Surprising March Madness Facts All Fans Should Know


The NCAA men’s basketball tournament is one of the biggest events in U.S. sports and generates over a billion dollars in revenue at the end of each college basketball season. 67 games will be played in 14 cities over the tournament. There’s a good reason the match is nicknamed “March Madness,” with its history going far beyond the numbers and major upsets. 

The NCAA Tournament has many thrilling games featuring America’s best college basketball teams. It is also popular with fans who enjoy building their yearly brackets with their March Madness picks

But there’s also more to the tournament than just basketball. Here are some interesting and fun facts all March Madness fans should know before watching the nearly month-long game that ranks up there with the Super Bowl as one of the top sporting events. 

When does March Madness 2023 start? Tipoff date for men's and women's tournaments, NIT

No One Has Ever Filled Out a Perfect Bracket

Of the millions of March Madness brackets that have been filled out, no record exists of anyone completing the perfect bracket. The odds of all picks in the tournament being correct are 1 in 128 billion. Those who think they’ve entered the ideal frame have a better chance of being struck by lightning or elected President of the United States. 

More Men Schedule Vasectomies During March Madness

March routinely sees an increase in vasectomies, with the spike in procedures directly related to March Madness. Many men who are prepared to get the system will schedule their appointments during the tournament and can recover without feeling any guilt. For many men, having an excuse to relax and watch the game during recovery makes it seem like a better idea if they are reluctant.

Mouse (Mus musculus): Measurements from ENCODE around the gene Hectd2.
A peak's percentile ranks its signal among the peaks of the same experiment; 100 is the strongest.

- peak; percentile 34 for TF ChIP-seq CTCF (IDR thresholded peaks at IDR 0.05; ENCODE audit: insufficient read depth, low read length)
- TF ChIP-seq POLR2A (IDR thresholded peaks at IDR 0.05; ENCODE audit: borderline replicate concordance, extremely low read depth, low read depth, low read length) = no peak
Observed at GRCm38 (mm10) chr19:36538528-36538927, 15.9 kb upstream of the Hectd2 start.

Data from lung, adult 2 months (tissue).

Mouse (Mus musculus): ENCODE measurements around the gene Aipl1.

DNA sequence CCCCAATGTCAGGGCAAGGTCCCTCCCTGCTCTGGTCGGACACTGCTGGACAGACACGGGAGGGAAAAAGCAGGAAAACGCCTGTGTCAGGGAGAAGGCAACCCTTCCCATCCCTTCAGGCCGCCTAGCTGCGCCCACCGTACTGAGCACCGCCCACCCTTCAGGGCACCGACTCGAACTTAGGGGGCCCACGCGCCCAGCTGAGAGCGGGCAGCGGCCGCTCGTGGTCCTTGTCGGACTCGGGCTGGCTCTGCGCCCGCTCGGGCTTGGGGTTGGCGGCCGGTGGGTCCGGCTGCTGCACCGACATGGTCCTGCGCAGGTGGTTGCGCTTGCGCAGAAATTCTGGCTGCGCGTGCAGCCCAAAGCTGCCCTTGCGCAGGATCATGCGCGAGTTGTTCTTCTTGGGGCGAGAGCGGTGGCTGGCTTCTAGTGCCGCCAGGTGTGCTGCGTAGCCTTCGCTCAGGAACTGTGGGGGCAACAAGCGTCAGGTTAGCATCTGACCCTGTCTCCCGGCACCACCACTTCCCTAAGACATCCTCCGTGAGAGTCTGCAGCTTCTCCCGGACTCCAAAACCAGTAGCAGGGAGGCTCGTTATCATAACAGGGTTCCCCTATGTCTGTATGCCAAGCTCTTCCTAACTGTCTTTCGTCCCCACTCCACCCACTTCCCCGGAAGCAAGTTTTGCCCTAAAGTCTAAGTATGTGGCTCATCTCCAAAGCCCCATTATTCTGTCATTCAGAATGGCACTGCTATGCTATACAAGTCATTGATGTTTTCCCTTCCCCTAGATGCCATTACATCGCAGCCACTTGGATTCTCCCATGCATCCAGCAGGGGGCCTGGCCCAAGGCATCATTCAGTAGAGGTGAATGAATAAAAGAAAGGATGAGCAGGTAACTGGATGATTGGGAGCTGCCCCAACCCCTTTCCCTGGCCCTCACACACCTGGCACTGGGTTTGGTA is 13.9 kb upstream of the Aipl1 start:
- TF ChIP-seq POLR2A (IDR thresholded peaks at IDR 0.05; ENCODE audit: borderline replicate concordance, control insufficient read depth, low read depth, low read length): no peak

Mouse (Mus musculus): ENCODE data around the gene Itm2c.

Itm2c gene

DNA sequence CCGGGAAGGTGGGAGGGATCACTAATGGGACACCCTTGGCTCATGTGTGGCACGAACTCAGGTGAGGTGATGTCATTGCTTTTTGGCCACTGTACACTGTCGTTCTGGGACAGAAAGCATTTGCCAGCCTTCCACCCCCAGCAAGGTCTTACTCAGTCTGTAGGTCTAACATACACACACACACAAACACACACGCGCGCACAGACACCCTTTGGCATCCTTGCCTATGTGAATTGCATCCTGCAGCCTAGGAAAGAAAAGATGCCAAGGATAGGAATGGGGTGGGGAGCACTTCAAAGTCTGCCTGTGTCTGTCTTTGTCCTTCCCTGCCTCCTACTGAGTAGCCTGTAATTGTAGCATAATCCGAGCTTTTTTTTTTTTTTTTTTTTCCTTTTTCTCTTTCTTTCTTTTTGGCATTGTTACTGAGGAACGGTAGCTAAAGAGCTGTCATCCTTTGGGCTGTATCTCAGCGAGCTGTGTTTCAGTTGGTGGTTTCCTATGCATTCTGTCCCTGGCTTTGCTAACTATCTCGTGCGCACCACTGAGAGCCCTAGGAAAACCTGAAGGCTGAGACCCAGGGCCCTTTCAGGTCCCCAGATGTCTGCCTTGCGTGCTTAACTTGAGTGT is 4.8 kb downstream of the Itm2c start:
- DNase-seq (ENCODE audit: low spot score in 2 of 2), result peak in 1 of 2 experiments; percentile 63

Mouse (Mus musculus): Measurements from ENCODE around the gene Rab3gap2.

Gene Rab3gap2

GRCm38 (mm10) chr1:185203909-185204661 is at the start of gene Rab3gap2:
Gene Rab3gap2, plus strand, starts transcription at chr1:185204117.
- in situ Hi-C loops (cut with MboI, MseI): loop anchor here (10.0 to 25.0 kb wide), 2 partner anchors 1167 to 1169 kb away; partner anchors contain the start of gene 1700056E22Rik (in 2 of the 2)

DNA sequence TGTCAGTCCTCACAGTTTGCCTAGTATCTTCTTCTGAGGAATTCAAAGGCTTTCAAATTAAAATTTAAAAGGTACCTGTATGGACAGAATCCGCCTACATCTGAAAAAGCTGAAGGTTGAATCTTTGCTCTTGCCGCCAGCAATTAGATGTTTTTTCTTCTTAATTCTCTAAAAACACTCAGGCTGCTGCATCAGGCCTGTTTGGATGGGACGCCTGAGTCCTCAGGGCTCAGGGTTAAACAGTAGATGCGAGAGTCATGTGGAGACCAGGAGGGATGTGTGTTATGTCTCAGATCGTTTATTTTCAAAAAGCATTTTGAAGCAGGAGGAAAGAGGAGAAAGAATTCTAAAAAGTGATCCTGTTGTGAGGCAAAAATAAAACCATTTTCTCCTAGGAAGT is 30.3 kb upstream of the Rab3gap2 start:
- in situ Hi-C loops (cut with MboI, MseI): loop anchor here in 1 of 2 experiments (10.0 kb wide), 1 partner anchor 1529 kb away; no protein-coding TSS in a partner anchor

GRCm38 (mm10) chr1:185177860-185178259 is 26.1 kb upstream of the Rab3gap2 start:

March Madness Is A Nightmare For Employers

This year, lost productivity during the NCAA Tournament will cost employers more than $13 billion during the first week alone. Activities like completing brackets and streaming games at work drained productivity, as the tournament saw a record number of live streams during last year’s tournament. Also, 20% of American workers are predicted to join office pools this year. 

Only One School Has Men’s And Women’s Titles In The Same Year

In the history of NCAA basketball, only one school has won the championship for both men and women in the same season. The University of Connecticut won both competitions in 2004 and again in 2014. 

However, this isn’t surprising, as the women’s program is one of the most successful, with head coach Geno Auriemma having won ten national championships. The UConn men’s team has four titles in its history. 

UCLA Has The Most Championships

The UCLA Bruins haven’t won an NCAA championship since 1995 but hold the record with 11 national titles. Their 1995 championship was the first for the program in 20 seasons, as the school won ten of those championships under legendary coach John Wooden between 1964 and 1975. However, they’ve only made it back to the finals once since their last title, losing to Florida in 2006.

City College of New York Scandal

From the 1950s through the 1970s, teams could participate in the NIT and NCAA tournaments. City College of New York became the only school to win both titles in the same year in 1950. 

However, in the following season, four City College players were implicated in a massive point-shaving scandal involving players at seven different schools. As a result, the school was banned from playing in Madison Square Garden, and player Bill Spivey’s 1951 Outstanding Player award was stripped. 

NIT Tournament Was More Prestigious

The National Invitational Tournament (NIT) used to be bigger than the NCAA Tournament. It originally included six teams but gained more media attention because it was played at Madison Square Garden. However, the NIT started to decline once the NCAA added more schools and secured more TV coverage. 

The NCAA eventually purchased the NIT Tournament in 2005. It now serves as a consolation tournament for those programs that the NCAA didn’t select to attend the Big Dance.